Demographic evidence of sex differences in vulnerability to infectious diseases.

Résumé

TO THE EDITOR—The journal’s recent supplement on sex differences in susceptibility and response to infectious diseases was an excellent initiative for promoting research on a neglected topic of major interest. If, in general, males show a higher susceptibility to many infectious diseases, the reviews displayed a number of infectious and autoimmune diseases for which females are more vulnerable. Differential vulnerability between males and females may come from exposure, infection (local or systemic), immune reaction, or a combination of these factors. Evidence came mainly from medicine, epidemiology (direct observation), and biology (animal models and in vivo observation). I address another dimension: demographic evidence.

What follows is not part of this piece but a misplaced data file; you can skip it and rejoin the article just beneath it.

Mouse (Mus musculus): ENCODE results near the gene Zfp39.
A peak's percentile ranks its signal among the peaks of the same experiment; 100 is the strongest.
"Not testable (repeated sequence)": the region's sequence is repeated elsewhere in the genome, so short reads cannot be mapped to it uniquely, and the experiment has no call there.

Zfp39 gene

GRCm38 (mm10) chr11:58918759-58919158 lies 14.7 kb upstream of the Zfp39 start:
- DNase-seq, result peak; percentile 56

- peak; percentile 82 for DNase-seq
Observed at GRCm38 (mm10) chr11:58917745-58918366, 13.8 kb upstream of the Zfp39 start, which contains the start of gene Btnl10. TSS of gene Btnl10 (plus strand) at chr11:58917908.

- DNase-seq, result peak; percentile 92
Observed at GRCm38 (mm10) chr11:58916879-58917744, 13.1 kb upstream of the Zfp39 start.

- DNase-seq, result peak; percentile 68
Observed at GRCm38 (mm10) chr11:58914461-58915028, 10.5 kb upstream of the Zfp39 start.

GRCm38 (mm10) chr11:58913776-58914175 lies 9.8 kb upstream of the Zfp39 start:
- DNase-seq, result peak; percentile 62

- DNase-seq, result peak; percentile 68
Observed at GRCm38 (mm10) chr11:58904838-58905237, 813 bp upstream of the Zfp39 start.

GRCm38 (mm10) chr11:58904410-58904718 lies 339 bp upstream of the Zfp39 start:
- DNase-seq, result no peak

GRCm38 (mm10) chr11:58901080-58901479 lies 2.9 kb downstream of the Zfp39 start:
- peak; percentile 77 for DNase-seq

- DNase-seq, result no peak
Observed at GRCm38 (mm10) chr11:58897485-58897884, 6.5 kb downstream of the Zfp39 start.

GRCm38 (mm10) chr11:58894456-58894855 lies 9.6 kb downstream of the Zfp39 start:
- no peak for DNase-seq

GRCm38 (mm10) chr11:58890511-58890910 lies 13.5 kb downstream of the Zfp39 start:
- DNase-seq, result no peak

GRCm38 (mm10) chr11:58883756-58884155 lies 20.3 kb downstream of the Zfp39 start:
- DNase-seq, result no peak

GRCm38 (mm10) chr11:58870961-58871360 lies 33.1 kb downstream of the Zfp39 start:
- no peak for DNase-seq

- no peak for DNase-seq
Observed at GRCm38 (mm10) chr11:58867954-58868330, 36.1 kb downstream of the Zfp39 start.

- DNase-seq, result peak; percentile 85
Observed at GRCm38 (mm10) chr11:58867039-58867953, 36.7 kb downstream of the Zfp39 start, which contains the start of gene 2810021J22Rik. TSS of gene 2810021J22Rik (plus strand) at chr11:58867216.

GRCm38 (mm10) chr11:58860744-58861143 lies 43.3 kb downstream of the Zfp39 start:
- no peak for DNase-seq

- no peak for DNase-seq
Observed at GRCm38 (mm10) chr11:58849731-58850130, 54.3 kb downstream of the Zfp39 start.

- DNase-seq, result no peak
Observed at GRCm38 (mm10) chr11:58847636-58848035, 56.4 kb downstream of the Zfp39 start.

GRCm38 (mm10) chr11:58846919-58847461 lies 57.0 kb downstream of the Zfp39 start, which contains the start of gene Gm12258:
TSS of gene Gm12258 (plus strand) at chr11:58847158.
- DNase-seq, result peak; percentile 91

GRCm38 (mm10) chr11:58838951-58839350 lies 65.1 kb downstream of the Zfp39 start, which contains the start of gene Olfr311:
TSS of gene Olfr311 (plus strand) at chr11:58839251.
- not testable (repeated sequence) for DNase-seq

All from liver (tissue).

Citer

Garenne, M. (2015) "Demographic evidence of sex differences in vulnerability to infectious diseases." Journal of Infectious Diseases, vol. 211(2), pp. 331-2